Life, style & food in the District
Italian Goddesses: The Mignano girls (my mother’s grandmother and her sisters)
My mother and her sisters (and brother) – My mom is the short one on the right.
And now it is my turn!!
Julia Child has a famous book called Mastering the Art of French Cooking. This two-volume cookbook is an exhaustive and diffuse catalogue of recipes that focus on classic French preparation. Most recently, it is notorious for it’s role in the book (and movie), Julie and Julia.
One day I would love to recreate some of Julia’s favorite French masterpieces. However, my current life of a modest budget (read: cannot run to the grocery store everyday for a list of expensive and impractical ingredients) and limited time does not allow for such culinary endeavors. Instead, I like to focus on mastering the art of fresh cooking.
I am a very small part of a very large – and crazy – Italian family. Yet, however crazy, we are all very, very close. In fact, my cousins and I were practically raised together, and I consider my aunts to be my “mothers.” Growing up, our Saturday nights consisted of all-inclusive family gatherings (later referred to as “mafia meetings”) where new and traditional recipes were tested, and wine and laughter ran aplenty. Ultimately, my family sparked my interest in, and love for, food, since the two (family and food) went hand-in-hand.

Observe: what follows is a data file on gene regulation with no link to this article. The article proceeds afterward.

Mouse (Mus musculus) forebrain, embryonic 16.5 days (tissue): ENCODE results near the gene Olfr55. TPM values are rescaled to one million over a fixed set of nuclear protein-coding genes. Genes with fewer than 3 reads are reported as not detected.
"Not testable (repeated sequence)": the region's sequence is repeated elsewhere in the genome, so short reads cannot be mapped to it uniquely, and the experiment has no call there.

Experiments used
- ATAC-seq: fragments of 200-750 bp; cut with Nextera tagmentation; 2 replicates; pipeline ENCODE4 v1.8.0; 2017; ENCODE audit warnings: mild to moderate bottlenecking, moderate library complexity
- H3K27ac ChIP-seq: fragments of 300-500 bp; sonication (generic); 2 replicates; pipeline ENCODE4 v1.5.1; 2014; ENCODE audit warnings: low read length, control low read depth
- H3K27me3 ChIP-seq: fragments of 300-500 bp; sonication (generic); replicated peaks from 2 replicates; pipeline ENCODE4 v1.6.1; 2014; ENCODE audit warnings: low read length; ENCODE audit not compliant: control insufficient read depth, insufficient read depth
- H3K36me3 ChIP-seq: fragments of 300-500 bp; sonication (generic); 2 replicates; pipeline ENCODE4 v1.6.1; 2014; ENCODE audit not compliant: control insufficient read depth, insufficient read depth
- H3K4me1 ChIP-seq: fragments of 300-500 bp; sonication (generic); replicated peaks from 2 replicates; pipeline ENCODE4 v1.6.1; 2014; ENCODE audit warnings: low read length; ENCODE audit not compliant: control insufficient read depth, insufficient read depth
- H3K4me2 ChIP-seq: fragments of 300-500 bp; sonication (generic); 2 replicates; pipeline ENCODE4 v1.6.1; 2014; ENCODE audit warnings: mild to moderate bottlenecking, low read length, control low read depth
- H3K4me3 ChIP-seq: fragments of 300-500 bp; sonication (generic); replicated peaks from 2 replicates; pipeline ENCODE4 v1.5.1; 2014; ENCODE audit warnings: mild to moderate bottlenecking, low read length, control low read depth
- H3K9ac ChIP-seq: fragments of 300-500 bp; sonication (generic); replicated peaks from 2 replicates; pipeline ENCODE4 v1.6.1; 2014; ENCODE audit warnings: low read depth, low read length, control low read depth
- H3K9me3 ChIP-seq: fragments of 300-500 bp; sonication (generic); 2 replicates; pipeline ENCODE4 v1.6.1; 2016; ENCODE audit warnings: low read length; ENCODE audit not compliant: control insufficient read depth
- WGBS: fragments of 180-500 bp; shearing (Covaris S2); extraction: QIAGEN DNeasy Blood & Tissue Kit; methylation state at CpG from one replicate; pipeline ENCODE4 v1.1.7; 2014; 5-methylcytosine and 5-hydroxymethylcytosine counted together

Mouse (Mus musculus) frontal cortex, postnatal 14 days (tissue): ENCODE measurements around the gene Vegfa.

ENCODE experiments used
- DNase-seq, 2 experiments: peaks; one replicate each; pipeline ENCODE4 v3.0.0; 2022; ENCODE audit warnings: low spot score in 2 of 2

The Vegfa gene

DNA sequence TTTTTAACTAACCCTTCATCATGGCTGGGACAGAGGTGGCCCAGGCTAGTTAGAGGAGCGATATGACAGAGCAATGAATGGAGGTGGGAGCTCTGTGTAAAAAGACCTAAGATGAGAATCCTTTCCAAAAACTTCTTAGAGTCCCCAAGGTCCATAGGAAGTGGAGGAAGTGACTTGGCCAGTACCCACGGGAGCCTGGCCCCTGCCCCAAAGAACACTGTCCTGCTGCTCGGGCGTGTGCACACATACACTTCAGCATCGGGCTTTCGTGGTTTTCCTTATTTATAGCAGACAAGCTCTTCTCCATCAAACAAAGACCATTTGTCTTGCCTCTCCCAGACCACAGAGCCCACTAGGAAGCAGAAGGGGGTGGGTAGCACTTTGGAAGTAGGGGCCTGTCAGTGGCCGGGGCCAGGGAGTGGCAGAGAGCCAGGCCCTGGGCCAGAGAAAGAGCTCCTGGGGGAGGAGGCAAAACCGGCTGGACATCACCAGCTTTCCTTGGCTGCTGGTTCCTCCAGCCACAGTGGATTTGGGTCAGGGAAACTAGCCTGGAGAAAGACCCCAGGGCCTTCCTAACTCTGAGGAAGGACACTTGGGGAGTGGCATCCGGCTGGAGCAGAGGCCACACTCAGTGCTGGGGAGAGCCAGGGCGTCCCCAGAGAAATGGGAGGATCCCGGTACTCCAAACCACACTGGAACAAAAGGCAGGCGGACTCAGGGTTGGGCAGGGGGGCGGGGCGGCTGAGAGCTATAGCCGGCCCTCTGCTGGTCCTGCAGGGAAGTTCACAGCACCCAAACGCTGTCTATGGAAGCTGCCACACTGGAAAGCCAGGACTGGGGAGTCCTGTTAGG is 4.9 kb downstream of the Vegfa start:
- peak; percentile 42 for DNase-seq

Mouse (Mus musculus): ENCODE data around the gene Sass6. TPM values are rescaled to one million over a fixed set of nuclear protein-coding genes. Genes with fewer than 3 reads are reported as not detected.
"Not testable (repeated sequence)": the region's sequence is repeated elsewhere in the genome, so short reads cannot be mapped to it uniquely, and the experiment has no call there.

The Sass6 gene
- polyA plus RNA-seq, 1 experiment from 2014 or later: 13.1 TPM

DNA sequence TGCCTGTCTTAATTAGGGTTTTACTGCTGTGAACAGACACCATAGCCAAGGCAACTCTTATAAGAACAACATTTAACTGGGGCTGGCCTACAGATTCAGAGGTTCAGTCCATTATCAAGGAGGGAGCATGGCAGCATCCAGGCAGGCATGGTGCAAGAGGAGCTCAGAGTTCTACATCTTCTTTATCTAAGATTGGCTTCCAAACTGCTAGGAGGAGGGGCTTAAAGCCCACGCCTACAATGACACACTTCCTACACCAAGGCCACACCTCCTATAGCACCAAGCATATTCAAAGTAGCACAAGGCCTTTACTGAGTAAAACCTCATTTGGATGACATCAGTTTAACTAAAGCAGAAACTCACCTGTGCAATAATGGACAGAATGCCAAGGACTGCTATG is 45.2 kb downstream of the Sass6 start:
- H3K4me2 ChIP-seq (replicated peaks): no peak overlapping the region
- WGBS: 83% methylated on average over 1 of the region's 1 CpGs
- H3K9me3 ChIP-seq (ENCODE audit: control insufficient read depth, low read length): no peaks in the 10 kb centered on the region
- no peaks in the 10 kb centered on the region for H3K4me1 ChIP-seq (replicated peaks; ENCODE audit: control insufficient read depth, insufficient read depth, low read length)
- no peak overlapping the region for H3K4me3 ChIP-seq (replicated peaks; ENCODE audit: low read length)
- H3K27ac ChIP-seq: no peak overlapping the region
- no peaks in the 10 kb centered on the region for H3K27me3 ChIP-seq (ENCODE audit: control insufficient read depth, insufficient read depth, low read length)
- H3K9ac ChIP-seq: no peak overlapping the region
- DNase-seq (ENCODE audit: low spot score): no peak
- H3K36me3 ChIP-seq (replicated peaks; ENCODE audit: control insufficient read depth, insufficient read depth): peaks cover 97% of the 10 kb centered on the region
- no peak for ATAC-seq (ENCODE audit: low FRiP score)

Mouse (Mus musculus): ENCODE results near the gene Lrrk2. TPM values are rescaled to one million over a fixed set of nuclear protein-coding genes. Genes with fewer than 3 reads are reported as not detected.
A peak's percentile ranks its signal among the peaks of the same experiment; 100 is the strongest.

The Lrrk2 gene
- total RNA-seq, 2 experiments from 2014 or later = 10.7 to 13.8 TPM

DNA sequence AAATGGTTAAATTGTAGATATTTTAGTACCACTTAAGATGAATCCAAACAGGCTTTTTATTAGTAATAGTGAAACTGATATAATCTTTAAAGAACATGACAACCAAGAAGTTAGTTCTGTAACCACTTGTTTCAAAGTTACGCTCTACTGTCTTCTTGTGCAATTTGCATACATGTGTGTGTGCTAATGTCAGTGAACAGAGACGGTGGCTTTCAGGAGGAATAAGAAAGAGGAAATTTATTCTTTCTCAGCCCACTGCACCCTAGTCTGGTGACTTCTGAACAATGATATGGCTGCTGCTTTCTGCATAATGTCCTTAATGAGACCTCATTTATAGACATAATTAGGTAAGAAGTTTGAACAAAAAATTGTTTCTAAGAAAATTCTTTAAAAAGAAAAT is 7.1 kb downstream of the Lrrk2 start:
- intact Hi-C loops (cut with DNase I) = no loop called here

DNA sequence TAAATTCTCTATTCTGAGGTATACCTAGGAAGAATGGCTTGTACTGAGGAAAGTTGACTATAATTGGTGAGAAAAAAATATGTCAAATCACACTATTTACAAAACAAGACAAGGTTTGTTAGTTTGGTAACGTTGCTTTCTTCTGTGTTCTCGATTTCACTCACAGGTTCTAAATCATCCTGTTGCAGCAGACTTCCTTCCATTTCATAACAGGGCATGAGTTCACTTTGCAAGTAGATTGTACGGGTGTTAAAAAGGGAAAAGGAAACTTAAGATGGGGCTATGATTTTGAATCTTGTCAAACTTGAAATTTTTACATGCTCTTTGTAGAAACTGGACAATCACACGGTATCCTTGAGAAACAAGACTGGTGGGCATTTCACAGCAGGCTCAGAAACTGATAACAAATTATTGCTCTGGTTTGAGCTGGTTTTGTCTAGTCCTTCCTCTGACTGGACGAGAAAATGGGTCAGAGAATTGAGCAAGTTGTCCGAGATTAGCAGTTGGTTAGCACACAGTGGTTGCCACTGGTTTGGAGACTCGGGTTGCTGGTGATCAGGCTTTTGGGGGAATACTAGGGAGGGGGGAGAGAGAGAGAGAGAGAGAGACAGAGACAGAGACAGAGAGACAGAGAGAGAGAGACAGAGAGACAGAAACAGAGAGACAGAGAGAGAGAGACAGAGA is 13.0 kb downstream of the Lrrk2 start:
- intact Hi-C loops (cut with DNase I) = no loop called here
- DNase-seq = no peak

Growing up with a health-conscious mother also contributed to my current appreciation for food – real food. In high school, friends would joke that we never had “snacks” at my house… but those same friends never shied away when they were invited to an always-home-cooked dinner. My mother kept (and still keeps) a luscious garden that grows lettuce, tomatoes, basil, zucchini, eggplant, peppers, and squash. Most of our summer meals came from whatever was picked from the garden that day… Today, the smallest waft of basil floods my senses with childhood memories of summer nights (usually involving homemade pasta with fresh pesto from the garden).
When I was in highschool, my frugal (I mean that in a good way…) parents finally subscribed to cable television, and my life was forever changed when I was exposed to the Food Network… OK, that statement may be a bit dramatic, but finally: people who felt the same way as I did about food! A lot of cooking techniques, ideas, and recipes I have learned from my mother (or my aunts). However, I have probably learned an equal amount from my culinary mentors: Giada, Ina, and Tyler (yes, in my head we are all on a first-name basis).
Shortly after highschool, my interest in food and cooking began to affect other areas of my life. My college roommate and I hosted “family dinners” where we cooked for our (all male) neighbors. My post-college European backpacking itinerary was dictated by spending a few days in Parma for a gastronomic experience like never before. And my minimal grad school salary was often spent at Crate and Barrel on kitchen gadgets and basic cookware.
Once I married Kent I thought “Ahh! Someone to finally cook for!” … Too bad he wasn’t a foodie; but don’t worry, he is slowly turning into one. At least my adorable dog, Grace, eats everything I cook.
So the purpose of this blog is going to document my culinary experiences: cooking rushed weeknight dinners that are still fresh and tasty; slaving over the stove on weekends to recreate favorite family recipes; cooking for others and entertaining (or at least trying to); and enjoying food that is cooked for me by the pros! So here we go!